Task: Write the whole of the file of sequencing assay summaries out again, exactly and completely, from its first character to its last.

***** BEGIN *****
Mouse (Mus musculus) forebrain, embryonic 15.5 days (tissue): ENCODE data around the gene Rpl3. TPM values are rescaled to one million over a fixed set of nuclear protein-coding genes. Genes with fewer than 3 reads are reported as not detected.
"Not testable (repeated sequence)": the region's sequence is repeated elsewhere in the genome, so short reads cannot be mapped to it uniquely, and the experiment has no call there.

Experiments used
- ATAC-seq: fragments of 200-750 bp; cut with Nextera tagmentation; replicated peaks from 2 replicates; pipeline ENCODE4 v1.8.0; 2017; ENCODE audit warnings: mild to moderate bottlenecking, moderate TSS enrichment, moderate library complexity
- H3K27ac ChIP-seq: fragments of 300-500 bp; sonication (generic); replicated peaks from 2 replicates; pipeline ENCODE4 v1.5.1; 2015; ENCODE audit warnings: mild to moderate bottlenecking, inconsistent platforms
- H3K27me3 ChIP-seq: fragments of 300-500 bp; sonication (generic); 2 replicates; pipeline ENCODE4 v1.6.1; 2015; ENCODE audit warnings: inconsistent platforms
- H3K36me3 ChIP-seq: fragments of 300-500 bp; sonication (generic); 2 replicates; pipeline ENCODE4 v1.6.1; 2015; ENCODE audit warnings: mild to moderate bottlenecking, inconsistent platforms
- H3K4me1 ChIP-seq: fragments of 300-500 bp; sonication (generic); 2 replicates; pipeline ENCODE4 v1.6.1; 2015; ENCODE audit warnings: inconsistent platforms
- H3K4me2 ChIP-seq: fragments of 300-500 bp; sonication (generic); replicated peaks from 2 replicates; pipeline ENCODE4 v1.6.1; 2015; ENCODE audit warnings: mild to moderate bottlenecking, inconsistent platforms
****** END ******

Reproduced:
Mouse (Mus musculus) forebrain, embryonic 15.5 days (tissue): ENCODE data around the gene Rpl3. TPM values are rescaled to one million over a fixed set of nuclear protein-coding genes. Genes with fewer than 3 reads are reported as not detected.
"Not testable (repeated sequence)": the region's sequence is repeated elsewhere in the genome, so short reads cannot be mapped to it uniquely, and the experiment has no call there.

Experiments used
- ATAC-seq: fragments of 200-750 bp; cut with Nextera tagmentation; replicated peaks from 2 replicates; pipeline ENCODE4 v1.8.0; 2017; ENCODE audit warnings: mild to moderate bottlenecking, moderate TSS enrichment, moderate library complexity
- H3K27ac ChIP-seq: fragments of 300-500 bp; sonication (generic); replicated peaks from 2 replicates; pipeline ENCODE4 v1.5.1; 2015; ENCODE audit warnings: mild to moderate bottlenecking, inconsistent platforms
- H3K27me3 ChIP-seq: fragments of 300-500 bp; sonication (generic); 2 replicates; pipeline ENCODE4 v1.6.1; 2015; ENCODE audit warnings: inconsistent platforms
- H3K36me3 ChIP-seq: fragments of 300-500 bp; sonication (generic); 2 replicates; pipeline ENCODE4 v1.6.1; 2015; ENCODE audit warnings: mild to moderate bottlenecking, inconsistent platforms
- H3K4me1 ChIP-seq: fragments of 300-500 bp; sonication (generic); 2 replicates; pipeline ENCODE4 v1.6.1; 2015; ENCODE audit warnings: inconsistent platforms
- H3K4me2 ChIP-seq: fragments of 300-500 bp; sonication (generic); replicated peaks from 2 replicates; pipeline ENCODE4 v1.6.1; 2015; ENCODE audit warnings: mild to moderate bottlenecking, inconsistent platforms